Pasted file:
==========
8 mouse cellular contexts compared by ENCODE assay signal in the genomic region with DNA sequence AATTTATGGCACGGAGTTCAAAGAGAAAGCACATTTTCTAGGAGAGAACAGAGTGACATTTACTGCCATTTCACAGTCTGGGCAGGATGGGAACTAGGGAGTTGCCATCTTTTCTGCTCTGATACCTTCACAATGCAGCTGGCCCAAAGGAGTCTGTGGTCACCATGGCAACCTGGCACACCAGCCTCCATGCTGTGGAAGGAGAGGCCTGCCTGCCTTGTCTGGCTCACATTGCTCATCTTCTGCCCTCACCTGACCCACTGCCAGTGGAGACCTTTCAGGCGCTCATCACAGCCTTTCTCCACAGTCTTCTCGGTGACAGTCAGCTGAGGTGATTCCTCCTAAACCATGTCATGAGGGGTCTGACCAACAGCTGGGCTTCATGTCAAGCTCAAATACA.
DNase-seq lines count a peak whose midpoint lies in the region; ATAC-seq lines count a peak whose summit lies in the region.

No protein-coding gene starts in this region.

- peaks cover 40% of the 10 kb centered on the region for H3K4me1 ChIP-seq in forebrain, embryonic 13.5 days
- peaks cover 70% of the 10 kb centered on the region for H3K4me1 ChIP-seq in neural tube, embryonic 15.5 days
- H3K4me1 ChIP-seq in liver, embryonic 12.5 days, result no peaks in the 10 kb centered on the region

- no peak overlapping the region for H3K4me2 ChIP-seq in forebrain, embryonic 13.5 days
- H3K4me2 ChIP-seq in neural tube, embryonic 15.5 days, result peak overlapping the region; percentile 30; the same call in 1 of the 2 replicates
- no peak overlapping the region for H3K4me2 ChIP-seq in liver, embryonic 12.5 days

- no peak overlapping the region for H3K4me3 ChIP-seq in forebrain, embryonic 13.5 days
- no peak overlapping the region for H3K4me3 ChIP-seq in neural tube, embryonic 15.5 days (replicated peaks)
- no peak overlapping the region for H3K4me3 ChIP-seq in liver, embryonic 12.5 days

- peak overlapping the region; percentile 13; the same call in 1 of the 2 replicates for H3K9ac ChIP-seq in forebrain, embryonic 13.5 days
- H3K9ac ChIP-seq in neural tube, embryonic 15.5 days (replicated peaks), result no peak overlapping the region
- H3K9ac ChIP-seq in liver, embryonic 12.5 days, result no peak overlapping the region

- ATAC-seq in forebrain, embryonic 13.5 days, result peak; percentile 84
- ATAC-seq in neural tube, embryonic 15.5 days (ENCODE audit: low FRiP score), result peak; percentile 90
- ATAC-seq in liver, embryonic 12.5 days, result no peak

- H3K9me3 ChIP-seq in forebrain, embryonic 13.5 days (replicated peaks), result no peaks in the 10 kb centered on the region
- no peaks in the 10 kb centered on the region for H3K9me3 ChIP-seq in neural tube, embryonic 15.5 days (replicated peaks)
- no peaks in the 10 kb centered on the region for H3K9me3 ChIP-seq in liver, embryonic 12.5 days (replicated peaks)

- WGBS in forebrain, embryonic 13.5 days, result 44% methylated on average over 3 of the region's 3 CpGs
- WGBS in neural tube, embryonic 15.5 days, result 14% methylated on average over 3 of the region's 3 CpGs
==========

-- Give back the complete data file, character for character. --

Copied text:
8 mouse cellular contexts compared by ENCODE assay signal in the genomic region with DNA sequence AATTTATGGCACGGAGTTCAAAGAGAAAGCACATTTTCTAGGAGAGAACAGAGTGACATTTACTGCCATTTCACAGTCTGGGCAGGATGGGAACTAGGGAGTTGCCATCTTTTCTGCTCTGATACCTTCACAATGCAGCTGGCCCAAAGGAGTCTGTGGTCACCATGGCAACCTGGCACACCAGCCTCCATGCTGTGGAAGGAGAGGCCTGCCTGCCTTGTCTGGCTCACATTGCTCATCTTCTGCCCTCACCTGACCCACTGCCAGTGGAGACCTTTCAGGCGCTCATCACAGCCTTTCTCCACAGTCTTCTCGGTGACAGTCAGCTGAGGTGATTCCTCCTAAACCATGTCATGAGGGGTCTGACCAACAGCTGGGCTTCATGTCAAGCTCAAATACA.
DNase-seq lines count a peak whose midpoint lies in the region; ATAC-seq lines count a peak whose summit lies in the region.

No protein-coding gene starts in this region.

- peaks cover 40% of the 10 kb centered on the region for H3K4me1 ChIP-seq in forebrain, embryonic 13.5 days
- peaks cover 70% of the 10 kb centered on the region for H3K4me1 ChIP-seq in neural tube, embryonic 15.5 days
- H3K4me1 ChIP-seq in liver, embryonic 12.5 days, result no peaks in the 10 kb centered on the region

- no peak overlapping the region for H3K4me2 ChIP-seq in forebrain, embryonic 13.5 days
- H3K4me2 ChIP-seq in neural tube, embryonic 15.5 days, result peak overlapping the region; percentile 30; the same call in 1 of the 2 replicates
- no peak overlapping the region for H3K4me2 ChIP-seq in liver, embryonic 12.5 days

- no peak overlapping the region for H3K4me3 ChIP-seq in forebrain, embryonic 13.5 days
- no peak overlapping the region for H3K4me3 ChIP-seq in neural tube, embryonic 15.5 days (replicated peaks)
- no peak overlapping the region for H3K4me3 ChIP-seq in liver, embryonic 12.5 days

- peak overlapping the region; percentile 13; the same call in 1 of the 2 replicates for H3K9ac ChIP-seq in forebrain, embryonic 13.5 days
- H3K9ac ChIP-seq in neural tube, embryonic 15.5 days (replicated peaks), result no peak overlapping the region
- H3K9ac ChIP-seq in liver, embryonic 12.5 days, result no peak overlapping the region

- ATAC-seq in forebrain, embryonic 13.5 days, result peak; percentile 84
- ATAC-seq in neural tube, embryonic 15.5 days (ENCODE audit: low FRiP score), result peak; percentile 90
- ATAC-seq in liver, embryonic 12.5 days, result no peak

- H3K9me3 ChIP-seq in forebrain, embryonic 13.5 days (replicated peaks), result no peaks in the 10 kb centered on the region
- no peaks in the 10 kb centered on the region for H3K9me3 ChIP-seq in neural tube, embryonic 15.5 days (replicated peaks)
- no peaks in the 10 kb centered on the region for H3K9me3 ChIP-seq in liver, embryonic 12.5 days (replicated peaks)

- WGBS in forebrain, embryonic 13.5 days, result 44% methylated on average over 3 of the region's 3 CpGs
- WGBS in neural tube, embryonic 15.5 days, result 14% methylated on average over 3 of the region's 3 CpGs